A peak in the U.S. Dollar Index (DXY), which may still only be short-lived, allowed gold to show a reasonable gain in the last week.
Tame, just-released inflation numbers weighed on the dollar, as the market saw this to mean the U.S. Federal Reserve may not need to raise rates as aggressively as expected. That provided the fuel for gold to gain nearly $10 per ounce last week.
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Even though gold gave up those gains today (May 14), the big picture for the yellow metal remains bullish.
Looking back over the last four years, we see that overhead price resistance remains around $1,375. But in the last two years, gold has spent the better half of the last two years above its 200-day moving average, with that being the case for nearly all of the last 10 months.
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Since mid-2016, gold’s two-year moving average has been heading noticeably higher, and the gold price has spent nearly all of its time above that level.
So even if sentiment remains weak and gold “feels” like it’s going nowhere, the reality is, in fact, a lot more encouraging.
I’ll show you my latest gold price prediction, so you can see exactly how high gold prices will rise, right after I recap last week’s gold price action…
The Price of Gold Benefited from a Weak Dollar
In the first part of last week, gold’s challenges were a strengthening dollar and higher stock prices. But in the second half of the week, gold was able to turn around thanks to new dollar weakness, even as stocks powered higher.
Gold started the week on Monday (May 7) at $1,311 and closed at $1,314, as the DXY dialed back about 25 basis points.
But the DXY regained strength on Tuesday (May 8), and that pushed gold down to test $1,306 just before 4:00 a.m. Traders seemed to favor the dollar for safety, with the DXY peaking at 93.25 around 10:00 a.m.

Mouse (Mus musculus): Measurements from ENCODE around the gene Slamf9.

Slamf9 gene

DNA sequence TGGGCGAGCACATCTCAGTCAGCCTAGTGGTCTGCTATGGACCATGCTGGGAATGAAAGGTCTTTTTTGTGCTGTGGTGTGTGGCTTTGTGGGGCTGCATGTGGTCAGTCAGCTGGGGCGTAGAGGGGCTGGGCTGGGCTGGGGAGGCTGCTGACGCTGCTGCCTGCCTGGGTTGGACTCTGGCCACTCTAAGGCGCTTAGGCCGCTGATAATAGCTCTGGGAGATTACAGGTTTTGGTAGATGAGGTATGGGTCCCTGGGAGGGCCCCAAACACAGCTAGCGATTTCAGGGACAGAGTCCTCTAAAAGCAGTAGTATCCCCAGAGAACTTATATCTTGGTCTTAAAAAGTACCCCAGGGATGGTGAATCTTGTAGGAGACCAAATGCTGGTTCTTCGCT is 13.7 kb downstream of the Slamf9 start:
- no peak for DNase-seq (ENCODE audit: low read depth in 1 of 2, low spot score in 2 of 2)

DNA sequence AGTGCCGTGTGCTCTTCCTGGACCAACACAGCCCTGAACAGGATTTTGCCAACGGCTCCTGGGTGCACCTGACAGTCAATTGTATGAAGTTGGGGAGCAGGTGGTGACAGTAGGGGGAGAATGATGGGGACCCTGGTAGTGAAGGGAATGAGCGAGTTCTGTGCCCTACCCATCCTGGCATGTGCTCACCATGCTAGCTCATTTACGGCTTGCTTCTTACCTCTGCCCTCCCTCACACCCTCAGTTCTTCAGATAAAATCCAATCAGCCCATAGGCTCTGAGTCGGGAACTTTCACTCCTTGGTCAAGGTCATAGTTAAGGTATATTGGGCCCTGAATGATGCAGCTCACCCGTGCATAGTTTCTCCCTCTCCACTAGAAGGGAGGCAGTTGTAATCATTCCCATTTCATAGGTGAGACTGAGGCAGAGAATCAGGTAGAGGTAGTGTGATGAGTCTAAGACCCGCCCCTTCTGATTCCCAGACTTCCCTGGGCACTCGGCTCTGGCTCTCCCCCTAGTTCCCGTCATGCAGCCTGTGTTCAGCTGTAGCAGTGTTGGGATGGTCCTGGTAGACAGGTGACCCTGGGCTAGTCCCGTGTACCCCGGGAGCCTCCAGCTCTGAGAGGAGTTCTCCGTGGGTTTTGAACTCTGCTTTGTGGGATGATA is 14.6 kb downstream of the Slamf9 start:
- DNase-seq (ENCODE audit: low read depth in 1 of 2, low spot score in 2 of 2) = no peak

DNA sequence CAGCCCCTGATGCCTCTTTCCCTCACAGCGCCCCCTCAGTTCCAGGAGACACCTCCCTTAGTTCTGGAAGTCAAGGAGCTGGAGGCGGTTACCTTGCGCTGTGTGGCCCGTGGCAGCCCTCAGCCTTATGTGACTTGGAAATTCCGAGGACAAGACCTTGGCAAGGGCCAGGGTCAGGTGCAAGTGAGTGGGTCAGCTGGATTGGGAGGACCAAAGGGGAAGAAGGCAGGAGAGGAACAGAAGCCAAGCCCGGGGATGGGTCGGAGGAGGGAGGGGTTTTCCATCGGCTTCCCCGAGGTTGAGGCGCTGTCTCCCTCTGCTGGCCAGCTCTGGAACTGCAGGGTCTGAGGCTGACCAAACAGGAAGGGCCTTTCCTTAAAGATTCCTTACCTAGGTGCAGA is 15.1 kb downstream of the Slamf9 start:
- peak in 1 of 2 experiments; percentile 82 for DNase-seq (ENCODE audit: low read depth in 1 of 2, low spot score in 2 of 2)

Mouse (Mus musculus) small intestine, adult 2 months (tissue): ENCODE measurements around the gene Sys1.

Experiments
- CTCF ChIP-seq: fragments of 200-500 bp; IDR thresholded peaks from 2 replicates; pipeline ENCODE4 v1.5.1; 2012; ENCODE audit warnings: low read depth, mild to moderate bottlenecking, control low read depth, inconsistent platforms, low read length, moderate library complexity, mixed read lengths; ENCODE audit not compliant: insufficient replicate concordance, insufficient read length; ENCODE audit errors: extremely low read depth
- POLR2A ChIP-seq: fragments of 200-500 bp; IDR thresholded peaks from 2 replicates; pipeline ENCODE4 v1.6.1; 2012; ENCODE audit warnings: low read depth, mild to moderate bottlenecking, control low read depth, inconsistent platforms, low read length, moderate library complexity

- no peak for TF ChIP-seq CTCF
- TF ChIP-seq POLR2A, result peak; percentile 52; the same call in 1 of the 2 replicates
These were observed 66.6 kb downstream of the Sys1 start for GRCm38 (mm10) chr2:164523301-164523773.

The DXY would peak near 93.40 on Wednesday (May 9) in the early morning, causing gold to test even lower, this time touching $1,304. But from there, the dollar began its trend lower for the rest of the week.
Take a look at the dollar’s slide beginning on Thursday…
Extended dollar weakness on Thursday and Friday (May 11) helped gold close at $1,321 on Thursday, then push to $1,325 by early Friday. But some profit-taking dominated gold markets, and the yellow metal would sell off to end the week at $1,318.
But last week’s gold price movement pushed the metal deceptively higher, and new catalysts will fuel it to my latest gold price target in 2018…
My Gold Price Prediction Shows How High the Metal Can Go
The DXY hit what looks like (at least) an interim peak on early Wednesday, at 93.40. That made for a relentless, powerful climb of a massive 400 basis points, or near 4.5%, in less than a month.
But you can see how both the RSI and MACD momentum indicators have also just peaked. If this turns out to be a temporary correction, then watch for the DXY to possibly bounce at the 200-day moving average, near 91.84.
Take a look…
If the DXY crosses below in a significant way, then this correction is likely to gain steam. If, instead, that line holds as support, the DXY may head higher.
But gold could still strengthen. We’re also still in a seasonally bullish period until at least early June, so there may be a positive surprise left.
You can see that gold bounced at its 200-day moving average, around $1,306, in the chart below, and both the RSI and MACD have just turned higher, as well.
Consider, too, that the recent Commitments of Traders reports show commercial traders (smart money) have dramatically reduced their short gold positions, suggesting they too are looking for rising gold prices.
And the gold-stocks-to-gold ratio has also remained healthy, even through gold’s correction, starting in late April.
Once again, this gold stocks strength bodes well for gold itself, perhaps leading the metal higher.
The World Gold Council said that gold-backed exchange-traded funds had the strongest inflows last month in over a year, up by 72.2 tonnes to 2,481 tonnes in April.
And with the United States pulling out of the Iran nuclear deal, American sanctions could cause Iranians to convert U.S. dollars to gold, perhaps boosting the metal’s demand and price for some time.
Once we see gold push through $1,360, I think it will easily breach $1,375. From there, $1,400 will only be a small step in price but a big psychological threshold, perhaps to be reached this summer.
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